* By Jeff Testerman and John Martin St. Petersburg Times *
TAMPA — Lt. Cmdr. Bobby Thompson was under the gun.
A newspaper was about to report that his charity, the U.S. Navy Veterans Association, which reported annual income of $22 million and tens of thousands of members, appeared to consist of just one person — him.
Thompson said the group’s members are real and doing good deeds.
To show that, he could draw on what was supposed to be a coast-to-coast network of volunteers: 66,939 association members, 41 state chapters and dozens of officers, spending millions upon millions for gifts to veterans, military men and their families.
But rather than use any of them to demonstrate the group’s good deeds, Thompson looked for stand-ins. He found them at the office of Donald E. Phillips, a Tampa developer and political power broker.
Phillips, a native of Raleigh, N.C., relocated the headquarters of Phillips Development & Realty from North Carolina to Tampa seven years ago. He gave generously to campaigns, established a committee to screen and endorse candidates and made himself a go-to guy for conservative politicians.
Phillips’ own political point man was his company’s governmental affairs director, Michael Ciftci. The 26-year-old handled political legwork, including pickup and delivery of checks to favored candidates.
Ciftci said that he met Thompson at a 2008 Tampa fundraiser for John McCain and that they have talked regularly since. Late last year Thompson asked for some recruits to attend some political events the Navy Veterans group was involved in. Ciftci said he gave Thompson the names of two friends: Ciftci’s old roommate and a colleague at Phillips Development.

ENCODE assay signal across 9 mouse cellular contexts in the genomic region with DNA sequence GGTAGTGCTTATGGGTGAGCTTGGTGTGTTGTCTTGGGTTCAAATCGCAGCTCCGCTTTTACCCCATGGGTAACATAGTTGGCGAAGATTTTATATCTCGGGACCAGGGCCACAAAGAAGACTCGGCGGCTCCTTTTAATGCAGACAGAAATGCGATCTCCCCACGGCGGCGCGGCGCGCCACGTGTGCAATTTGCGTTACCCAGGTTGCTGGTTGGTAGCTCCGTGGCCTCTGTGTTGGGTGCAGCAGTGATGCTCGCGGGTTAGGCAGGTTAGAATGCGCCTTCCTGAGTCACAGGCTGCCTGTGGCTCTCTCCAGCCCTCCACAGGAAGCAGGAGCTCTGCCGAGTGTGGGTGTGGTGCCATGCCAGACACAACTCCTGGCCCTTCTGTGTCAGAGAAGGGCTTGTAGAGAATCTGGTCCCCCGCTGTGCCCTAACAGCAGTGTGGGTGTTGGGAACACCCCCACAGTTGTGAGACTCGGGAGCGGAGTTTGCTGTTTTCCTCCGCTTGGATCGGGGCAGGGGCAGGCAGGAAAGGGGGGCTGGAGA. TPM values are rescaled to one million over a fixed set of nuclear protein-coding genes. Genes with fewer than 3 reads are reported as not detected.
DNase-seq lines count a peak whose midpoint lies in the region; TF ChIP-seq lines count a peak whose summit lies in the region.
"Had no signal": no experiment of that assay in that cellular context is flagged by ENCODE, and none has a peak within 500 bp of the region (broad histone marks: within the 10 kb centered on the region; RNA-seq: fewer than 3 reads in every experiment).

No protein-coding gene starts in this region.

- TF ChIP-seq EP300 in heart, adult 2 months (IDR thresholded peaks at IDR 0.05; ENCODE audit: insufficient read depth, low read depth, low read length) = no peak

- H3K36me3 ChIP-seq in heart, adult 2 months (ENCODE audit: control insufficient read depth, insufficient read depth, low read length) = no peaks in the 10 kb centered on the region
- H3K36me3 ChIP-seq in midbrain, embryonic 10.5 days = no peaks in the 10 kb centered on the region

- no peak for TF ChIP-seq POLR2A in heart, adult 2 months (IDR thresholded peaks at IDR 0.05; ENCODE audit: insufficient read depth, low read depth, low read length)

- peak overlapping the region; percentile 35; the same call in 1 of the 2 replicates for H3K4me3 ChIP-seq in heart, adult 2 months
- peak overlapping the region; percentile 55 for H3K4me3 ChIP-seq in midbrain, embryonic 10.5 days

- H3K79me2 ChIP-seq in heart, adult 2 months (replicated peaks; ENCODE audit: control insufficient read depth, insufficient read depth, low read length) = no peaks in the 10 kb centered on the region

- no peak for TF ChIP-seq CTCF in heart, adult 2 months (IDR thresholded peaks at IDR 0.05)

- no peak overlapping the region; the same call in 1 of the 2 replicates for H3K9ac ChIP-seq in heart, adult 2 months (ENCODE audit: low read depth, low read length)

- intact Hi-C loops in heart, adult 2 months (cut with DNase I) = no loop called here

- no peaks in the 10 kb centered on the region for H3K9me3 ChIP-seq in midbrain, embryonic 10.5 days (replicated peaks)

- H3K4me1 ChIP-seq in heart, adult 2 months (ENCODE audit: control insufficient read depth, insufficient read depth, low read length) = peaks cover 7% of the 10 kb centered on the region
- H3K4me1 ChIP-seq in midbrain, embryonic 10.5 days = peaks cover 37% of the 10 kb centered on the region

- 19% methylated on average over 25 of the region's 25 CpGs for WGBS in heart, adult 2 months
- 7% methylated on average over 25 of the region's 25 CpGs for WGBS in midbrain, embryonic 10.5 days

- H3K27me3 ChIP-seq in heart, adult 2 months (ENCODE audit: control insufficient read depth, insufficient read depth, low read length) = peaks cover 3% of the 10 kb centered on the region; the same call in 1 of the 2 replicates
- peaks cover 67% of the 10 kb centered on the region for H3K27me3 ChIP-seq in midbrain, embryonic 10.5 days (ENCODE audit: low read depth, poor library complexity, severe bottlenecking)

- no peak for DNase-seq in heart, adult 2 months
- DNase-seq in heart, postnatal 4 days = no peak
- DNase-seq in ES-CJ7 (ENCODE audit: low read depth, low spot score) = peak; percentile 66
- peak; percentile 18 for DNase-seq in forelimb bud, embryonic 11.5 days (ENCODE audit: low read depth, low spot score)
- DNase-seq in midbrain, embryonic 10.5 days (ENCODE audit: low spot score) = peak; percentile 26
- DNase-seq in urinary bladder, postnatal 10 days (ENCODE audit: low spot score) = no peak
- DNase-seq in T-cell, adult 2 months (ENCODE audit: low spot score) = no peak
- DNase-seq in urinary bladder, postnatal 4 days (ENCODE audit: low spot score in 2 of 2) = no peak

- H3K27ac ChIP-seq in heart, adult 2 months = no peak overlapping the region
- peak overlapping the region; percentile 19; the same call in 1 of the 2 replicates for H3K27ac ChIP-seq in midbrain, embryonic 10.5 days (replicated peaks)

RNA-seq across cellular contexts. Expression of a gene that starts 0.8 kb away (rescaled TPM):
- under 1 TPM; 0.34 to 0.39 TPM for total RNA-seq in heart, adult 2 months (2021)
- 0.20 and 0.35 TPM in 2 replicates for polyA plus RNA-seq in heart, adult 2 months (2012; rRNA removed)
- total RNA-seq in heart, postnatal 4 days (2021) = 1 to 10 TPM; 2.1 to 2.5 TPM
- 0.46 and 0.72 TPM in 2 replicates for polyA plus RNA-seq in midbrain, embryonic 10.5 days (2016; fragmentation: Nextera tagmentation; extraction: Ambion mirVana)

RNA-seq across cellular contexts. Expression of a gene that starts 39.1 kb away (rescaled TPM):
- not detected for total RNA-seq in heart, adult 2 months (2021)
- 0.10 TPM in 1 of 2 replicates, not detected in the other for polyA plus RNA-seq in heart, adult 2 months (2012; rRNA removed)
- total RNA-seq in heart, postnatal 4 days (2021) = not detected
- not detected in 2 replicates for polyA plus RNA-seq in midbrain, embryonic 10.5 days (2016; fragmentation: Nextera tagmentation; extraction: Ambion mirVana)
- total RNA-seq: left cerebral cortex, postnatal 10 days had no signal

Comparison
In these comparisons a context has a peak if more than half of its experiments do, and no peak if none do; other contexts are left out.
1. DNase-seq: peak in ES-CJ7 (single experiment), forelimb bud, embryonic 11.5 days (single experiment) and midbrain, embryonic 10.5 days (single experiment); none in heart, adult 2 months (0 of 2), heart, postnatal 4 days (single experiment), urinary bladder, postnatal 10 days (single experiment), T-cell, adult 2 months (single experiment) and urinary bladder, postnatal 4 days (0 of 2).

Soon, photos of Ciftci and the two friends began finding their way to prominent positions on the website of the Navy Veterans Association. The captions did not identify them by name. Instead, here was “an Association member” presenting a van to a U.S. Army sergeant wounded in Afghanistan, there were “Association representatives” meeting with the prime minister of Haiti. Navy Veterans “members” were shown meeting with a congressman, with foreign dignitaries and with a candidate for Florida attorney general.
The no-name stand-ins helped lend the appearance of an influential, hard-working organization.
In March, the St. Petersburg Times published “Under the radar,” stories that asked why a months-long search for the 85 Navy Veterans officers listed on federal tax returns turned up only one: Thompson.
Read more at St. Petersburg Times
Read the full series: U.S. Navy Veterans Association: Under the radar